The Army's Leaky Drug Screen


A Colorado high school student reports that a U.S. Army recruiter "helped him buy a product to cleanse traces of marijuana and psychedelic mushrooms from his body." A recruiter in Ohio tells The New York Times that "when enlistees tested positive for marijuana…recruiters coached them to drink gallons of water before visiting military doctors." This is supposed to be a story about slipping standards, but it's encouraging that recruiters understand people who have used illegal drugs can still be trusted with automatic weapons and grenades. I mean, it's not like they're selling ceiling fans at Home Depot.


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  1. I’ve said it once, I’ll say it again.

    UNEQUIVOCALLY, military recruiters are the most depraved group of degenerates.

    I did 6 years in the Marines, so some of the problems we faced weren’t as bad. For example, the Marines don’t really offer shit at the enlisted level for college money (at least compared to the Army or Navy), so the average recruit for the Marines is generally a little more enthusiastic and gung-ho about the enlistment process. And generally, that implies the recruit will be more qualified for military life, have fewer limiting qualities and therefore require less fudging of their records.

    That said, the NY Times story doesn’t even know the half. If people knew how many of their service members had asthma, they’d run for the hills.

  2. I didn’t learn this from my recruiter. I had to wait until I was in the Coast Guard to learn this. Hey, when you find bales just floating around off of Haiti, it’d be a shame to destroy all of it.

  3. Can we get a “don’t ask don’t tell” policy for drugs in the military?

  4. This is nothing new for recruiters. Was in the Marines from 83-91.

    As I was signing up he was asking, “if you’ve smoked any pot make sure you drink this the day before and then lots and lots of water before you test.”

  5. Did anybody see the Joachim Phoenix movie “Buffalo Soldiers”? I have a friend who was stationed in Germany as an MP in the late ’80’s and yeah, the drug-dealing black market shit was pretty right on. According to him, less than ten percent of all the bullshit that goes on in the barracks ever makes its way outside the Army.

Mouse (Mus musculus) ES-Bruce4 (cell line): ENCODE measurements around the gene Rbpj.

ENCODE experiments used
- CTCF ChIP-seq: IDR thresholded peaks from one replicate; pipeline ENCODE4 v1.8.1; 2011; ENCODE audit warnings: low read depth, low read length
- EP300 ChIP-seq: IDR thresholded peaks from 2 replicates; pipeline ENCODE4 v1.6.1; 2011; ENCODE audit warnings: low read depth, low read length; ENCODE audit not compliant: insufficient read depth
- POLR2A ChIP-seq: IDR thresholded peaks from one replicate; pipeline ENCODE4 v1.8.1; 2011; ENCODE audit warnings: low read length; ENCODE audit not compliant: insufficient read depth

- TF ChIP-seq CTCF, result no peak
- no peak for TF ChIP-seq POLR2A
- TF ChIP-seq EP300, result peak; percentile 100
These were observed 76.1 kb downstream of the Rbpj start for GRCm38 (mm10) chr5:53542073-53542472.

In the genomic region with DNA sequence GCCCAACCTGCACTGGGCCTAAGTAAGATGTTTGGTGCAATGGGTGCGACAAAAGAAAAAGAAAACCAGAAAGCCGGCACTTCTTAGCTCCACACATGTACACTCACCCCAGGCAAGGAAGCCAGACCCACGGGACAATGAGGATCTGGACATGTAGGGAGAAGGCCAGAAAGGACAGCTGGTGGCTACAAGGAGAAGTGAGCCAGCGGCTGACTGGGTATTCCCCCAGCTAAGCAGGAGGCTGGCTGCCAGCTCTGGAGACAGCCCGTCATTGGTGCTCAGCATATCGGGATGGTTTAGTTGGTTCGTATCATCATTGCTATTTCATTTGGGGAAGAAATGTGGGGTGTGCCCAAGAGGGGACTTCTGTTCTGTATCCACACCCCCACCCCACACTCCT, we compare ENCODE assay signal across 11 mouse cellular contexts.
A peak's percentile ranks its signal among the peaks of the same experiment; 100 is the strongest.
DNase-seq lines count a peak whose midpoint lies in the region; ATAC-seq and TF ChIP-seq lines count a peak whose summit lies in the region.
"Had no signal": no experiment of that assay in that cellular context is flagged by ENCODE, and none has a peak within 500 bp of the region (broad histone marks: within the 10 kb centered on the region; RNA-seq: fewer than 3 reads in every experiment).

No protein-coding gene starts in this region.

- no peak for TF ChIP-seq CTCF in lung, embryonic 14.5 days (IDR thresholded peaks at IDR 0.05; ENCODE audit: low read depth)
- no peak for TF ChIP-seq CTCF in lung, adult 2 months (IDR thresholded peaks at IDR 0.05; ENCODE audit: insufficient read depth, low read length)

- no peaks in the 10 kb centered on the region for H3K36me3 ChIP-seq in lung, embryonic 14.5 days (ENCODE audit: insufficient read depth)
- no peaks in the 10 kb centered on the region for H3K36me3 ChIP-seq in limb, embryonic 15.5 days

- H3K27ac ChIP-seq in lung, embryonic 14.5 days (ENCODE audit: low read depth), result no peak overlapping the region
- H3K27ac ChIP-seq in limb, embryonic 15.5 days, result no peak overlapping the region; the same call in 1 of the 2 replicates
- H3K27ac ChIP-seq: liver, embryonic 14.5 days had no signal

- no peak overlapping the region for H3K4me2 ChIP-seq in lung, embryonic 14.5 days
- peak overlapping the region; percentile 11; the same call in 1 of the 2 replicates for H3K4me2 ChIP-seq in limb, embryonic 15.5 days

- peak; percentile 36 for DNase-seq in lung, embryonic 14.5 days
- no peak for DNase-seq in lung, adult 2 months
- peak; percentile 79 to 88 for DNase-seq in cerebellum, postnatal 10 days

6. I also recently spoke with an old Marine buddy of mine who told me that half of his new unit is on steroids.

    The policy for the Marines is that they only test for steroid use if they suspect you of use. The general urine test they give every 5 seconds doesn’t test for steroids. Well, what criteria do they use in their “suspicion”? They don’t really say, to the best of my knowledge.

    I think it’s ultimately the commanding officer’s decision if he suspects a Marine of abuse, but that can be affected either way by the top enlisted around him. Given my experience, they are either a) unable to detect the problem or b) unwilling to admit there’s a problem. When you have a unit full of “horse Marines”, why would consider that a problem? This is an organization whose warrior ethos is centered around testosterone, so the repudiation of it seems unlikely.

  7. When I enlisted in the Army back in ’81, the recruiter asked if I had ever tried drugs. I said that I had had a few drags off of some joints now and then. He corrected me and advised that I should answer that “I had once had a puff of a marijuana cigarette” if anyone asked.

  8. I’m also a former jarhead(97-03), and agree that this is nothing new. We used to have a saying: “There are two types of Marines-drug waivers and liars.”

    And I saw more drug use in the barracks than in college, or anywhere else for that matter. I could tell stories, but I don’t think the statute of limitations has run out.

  9. Yeah, when I sold my soul… I mean enlisted, back in 85, my recruiter handed me a laminated form to fill out (in grease pencil). When I finished, he handed me the actual form and a pen and said, “You don’t have asthma or any other health conditions, you’ve never used any illegal drugs. Change what you filled in here, here, and here”.

    Doing drugs in the Navy at the time didn’t happen best I could tell. Zero tolerance and piss testing was still pretty new, (so methods of avoiding detection were not well known) and filling the ranks with warm bodies was never easier (so they really meant zero tolerance).

    Because pot was the easiest to detect (get high once and you could pop positive two weeks later) and because we were able to purchase them at one-third the cost to civilians, I switched to cigarettes. Took me fifteen years to kick the nicotine habit. Fucking eh.

  10. Warren – yeah, that makes a lot of fucking sense. What a bunch of morons. You had to switch to something that doesn’t chill you out or help you enjoy yourself and actually does some harm, for what reason again? What is the horrible thing that MJ does to people? I can never remember. Oh yeah, it doesn’t do shit that’s bad to you! Now I remember!